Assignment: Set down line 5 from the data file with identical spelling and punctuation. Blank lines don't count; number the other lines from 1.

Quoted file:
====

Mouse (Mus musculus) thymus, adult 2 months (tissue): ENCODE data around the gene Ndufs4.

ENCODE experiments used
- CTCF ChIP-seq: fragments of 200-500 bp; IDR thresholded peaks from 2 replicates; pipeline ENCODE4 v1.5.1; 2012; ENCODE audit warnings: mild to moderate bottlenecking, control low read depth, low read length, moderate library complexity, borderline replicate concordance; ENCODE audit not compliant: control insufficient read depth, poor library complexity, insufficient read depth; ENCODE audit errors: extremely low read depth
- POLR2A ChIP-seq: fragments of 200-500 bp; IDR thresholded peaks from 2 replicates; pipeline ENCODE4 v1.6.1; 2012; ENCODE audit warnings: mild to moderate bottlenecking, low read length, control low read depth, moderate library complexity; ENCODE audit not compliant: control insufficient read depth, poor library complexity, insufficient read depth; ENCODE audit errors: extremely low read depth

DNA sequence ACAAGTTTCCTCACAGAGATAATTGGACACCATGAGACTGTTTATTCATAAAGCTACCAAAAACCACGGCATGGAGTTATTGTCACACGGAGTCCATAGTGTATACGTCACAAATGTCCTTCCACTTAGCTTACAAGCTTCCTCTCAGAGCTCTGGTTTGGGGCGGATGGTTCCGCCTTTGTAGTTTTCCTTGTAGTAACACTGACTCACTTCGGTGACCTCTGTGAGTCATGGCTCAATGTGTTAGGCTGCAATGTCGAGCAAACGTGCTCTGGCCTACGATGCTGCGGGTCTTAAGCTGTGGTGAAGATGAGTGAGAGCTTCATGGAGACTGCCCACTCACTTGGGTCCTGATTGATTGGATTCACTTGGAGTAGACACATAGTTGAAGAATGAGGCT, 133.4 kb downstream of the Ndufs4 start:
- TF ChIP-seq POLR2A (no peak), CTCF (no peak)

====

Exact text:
DNA sequence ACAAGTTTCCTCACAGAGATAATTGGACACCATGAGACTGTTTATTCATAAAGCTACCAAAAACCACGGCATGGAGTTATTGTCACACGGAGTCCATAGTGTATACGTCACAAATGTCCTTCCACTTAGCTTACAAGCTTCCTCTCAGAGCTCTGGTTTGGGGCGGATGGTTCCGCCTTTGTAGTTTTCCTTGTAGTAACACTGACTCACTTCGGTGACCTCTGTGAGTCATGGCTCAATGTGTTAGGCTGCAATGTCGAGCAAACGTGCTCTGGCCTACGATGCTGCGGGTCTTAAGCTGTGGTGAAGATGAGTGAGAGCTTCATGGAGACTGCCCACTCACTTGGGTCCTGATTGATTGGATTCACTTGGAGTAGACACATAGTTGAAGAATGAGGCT, 133.4 kb downstream of the Ndufs4 start: